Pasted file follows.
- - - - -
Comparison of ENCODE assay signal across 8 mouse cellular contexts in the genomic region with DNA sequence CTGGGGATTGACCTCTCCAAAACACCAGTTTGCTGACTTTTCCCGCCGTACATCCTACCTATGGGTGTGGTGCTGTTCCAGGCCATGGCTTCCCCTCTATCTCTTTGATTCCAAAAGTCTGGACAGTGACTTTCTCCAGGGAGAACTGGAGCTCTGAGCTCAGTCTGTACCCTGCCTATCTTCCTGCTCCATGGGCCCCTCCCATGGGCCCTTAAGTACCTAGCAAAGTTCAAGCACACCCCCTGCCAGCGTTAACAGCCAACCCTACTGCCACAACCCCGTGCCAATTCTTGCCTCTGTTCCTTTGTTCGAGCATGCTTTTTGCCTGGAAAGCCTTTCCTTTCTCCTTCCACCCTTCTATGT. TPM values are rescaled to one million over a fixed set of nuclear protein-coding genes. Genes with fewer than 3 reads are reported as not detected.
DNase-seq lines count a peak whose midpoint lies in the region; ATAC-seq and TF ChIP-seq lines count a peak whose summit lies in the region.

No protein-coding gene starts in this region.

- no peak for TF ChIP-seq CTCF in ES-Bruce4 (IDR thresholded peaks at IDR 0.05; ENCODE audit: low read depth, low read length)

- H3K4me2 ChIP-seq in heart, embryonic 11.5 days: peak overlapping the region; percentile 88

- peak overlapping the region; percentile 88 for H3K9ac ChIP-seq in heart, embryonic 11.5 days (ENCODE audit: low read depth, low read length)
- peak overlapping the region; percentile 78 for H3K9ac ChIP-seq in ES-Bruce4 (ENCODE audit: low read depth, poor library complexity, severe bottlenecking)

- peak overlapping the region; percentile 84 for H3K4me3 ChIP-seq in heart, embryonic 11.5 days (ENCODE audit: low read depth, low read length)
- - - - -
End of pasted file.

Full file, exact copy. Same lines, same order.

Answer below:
Comparison of ENCODE assay signal across 8 mouse cellular contexts in the genomic region with DNA sequence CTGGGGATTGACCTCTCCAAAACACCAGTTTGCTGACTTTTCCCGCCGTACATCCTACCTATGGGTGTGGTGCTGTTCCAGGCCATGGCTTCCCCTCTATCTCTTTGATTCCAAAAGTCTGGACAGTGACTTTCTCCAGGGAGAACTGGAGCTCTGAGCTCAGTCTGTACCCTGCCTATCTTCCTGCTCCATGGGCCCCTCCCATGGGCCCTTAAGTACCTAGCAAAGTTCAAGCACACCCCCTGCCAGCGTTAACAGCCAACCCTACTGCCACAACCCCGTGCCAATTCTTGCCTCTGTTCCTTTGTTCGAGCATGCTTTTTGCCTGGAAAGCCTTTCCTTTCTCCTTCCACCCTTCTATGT. TPM values are rescaled to one million over a fixed set of nuclear protein-coding genes. Genes with fewer than 3 reads are reported as not detected.
DNase-seq lines count a peak whose midpoint lies in the region; ATAC-seq and TF ChIP-seq lines count a peak whose summit lies in the region.

No protein-coding gene starts in this region.

- no peak for TF ChIP-seq CTCF in ES-Bruce4 (IDR thresholded peaks at IDR 0.05; ENCODE audit: low read depth, low read length)

- H3K4me2 ChIP-seq in heart, embryonic 11.5 days: peak overlapping the region; percentile 88

- peak overlapping the region; percentile 88 for H3K9ac ChIP-seq in heart, embryonic 11.5 days (ENCODE audit: low read depth, low read length)
- peak overlapping the region; percentile 78 for H3K9ac ChIP-seq in ES-Bruce4 (ENCODE audit: low read depth, poor library complexity, severe bottlenecking)

- peak overlapping the region; percentile 84 for H3K4me3 ChIP-seq in heart, embryonic 11.5 days (ENCODE audit: low read depth, low read length)